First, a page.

Aereo, the Barry Diller-backed controversial pay TV service that streams TV signals over the Internet, has selected Boston as the next market in its planned 22-city rollout. The service will launch May 15 for preregistered consumers followed by a May 30 marketwide launch.
For Aereo, that means a potential 4.5 million new customers. But it will also undoubtedly mean more lawsuits by broadcast owners that claim Aereo is infringing on their copyright.
CBS, owner of WBZ in Boston, confirmed to Adweek that it will file suit. "Stealing our signal will be found to be illegal in Boston, just as it will be everywhere else," CBS said in a statement.
In fact, broadcasters have been waiting for the opportunity to file against Aereo in another market after New York courts twice refused to halt the service. That lawsuit continued to drag on last week when New York TV station owners petitioned the Second Circuit Court of Appeals for an en banc hearing. A hearing on the merits of the case is likely for early next year.
Other TV owners in the market that may file in Boston include many of the same New York station owners such as Fox and Univision, as well as Hearst Television (owner of the ABC affiliate) and Sunbeam Television (owner of the NBC affiliate).
By challenging Aereo in every city in which it launches, broadcasters hope to gain the upper hand in the courts. Broadcasters have already gotten a favorable finding in California against an Aereo wannabe (called Aereokiller) that used the same kind of technology. Different decisions could force the case all the way to the Supreme Court.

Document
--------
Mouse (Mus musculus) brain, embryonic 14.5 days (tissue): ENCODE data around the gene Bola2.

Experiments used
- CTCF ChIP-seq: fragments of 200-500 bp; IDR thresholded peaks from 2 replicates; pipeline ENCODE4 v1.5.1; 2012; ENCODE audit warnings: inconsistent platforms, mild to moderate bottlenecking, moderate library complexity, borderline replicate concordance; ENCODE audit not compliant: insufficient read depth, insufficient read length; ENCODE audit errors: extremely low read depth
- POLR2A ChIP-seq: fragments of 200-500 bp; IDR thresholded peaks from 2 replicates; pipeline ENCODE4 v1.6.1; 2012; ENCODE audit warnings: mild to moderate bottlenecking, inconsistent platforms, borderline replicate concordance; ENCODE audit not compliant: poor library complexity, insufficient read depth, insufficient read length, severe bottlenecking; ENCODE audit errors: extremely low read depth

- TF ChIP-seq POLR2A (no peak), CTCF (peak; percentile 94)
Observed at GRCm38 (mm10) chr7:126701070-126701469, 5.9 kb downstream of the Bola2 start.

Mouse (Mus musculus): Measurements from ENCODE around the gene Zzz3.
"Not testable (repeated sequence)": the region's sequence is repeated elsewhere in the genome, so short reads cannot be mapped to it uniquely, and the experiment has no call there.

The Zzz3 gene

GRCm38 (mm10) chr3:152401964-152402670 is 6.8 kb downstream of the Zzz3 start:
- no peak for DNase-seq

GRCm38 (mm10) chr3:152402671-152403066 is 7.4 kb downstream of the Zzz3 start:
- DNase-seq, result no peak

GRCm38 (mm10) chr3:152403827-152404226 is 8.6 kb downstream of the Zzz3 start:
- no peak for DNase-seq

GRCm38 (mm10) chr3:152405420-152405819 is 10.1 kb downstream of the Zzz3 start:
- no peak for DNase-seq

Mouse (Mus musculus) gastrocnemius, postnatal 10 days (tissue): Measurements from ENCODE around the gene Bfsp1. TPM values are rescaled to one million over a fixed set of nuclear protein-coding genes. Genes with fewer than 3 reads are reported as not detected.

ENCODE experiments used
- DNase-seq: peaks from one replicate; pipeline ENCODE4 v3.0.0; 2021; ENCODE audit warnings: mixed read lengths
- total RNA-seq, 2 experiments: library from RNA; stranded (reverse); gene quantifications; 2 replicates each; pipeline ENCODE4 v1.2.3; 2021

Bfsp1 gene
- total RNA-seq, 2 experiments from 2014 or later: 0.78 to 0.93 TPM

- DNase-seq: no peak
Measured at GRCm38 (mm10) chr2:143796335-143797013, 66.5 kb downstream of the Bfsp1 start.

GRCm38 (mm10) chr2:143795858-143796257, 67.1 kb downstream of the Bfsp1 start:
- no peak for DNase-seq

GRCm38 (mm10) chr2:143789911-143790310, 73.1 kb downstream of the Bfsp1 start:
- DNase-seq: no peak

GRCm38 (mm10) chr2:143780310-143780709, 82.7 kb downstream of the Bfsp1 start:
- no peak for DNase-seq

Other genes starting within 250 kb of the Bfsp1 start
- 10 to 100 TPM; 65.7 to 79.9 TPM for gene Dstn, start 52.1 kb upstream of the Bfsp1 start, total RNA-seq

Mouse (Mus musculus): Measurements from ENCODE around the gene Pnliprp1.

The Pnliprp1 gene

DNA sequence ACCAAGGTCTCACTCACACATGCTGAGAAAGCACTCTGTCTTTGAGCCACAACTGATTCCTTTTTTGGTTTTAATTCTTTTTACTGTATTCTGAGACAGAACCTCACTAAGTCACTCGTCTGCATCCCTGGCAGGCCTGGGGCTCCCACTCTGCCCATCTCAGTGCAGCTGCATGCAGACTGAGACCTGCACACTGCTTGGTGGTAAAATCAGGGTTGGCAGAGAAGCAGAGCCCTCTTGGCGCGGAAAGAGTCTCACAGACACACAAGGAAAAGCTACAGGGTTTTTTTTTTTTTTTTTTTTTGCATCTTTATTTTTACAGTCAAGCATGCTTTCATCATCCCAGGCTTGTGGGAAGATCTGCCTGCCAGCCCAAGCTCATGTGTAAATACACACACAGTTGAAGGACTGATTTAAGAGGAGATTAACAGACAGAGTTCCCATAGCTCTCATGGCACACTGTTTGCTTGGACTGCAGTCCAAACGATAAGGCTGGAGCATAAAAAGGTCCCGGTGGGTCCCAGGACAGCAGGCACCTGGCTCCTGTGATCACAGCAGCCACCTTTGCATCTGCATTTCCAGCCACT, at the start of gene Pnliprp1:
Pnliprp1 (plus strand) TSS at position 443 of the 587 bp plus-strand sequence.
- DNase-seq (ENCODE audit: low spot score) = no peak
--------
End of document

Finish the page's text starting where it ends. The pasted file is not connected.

Aereo charges consumers $8 to $12 per month for the service, which also includes about 20-40 hours of cloud DVR storage for access to local, over-the-air TV signals. In New York, Aereo has managed to dodge the claim it is violating copyright by arguing that because it is renting an antenna (tiny, though it is), it isn't providing a public performance.
If broadcasters can't win in the courts, they can go to Congress, or change the network TV business to a subscription model as News Corp. CEO Chase Carey suggested a few weeks ago.
Just how successful Aereo has been is unclear because the service won't reveal its subscriber numbers. Various reports have pegged the subscriber numbers in New York at only about 3,000.
"If Aereo's business is as successful in Boston as it's been in New York, it has its own problems to deal with," CBS said.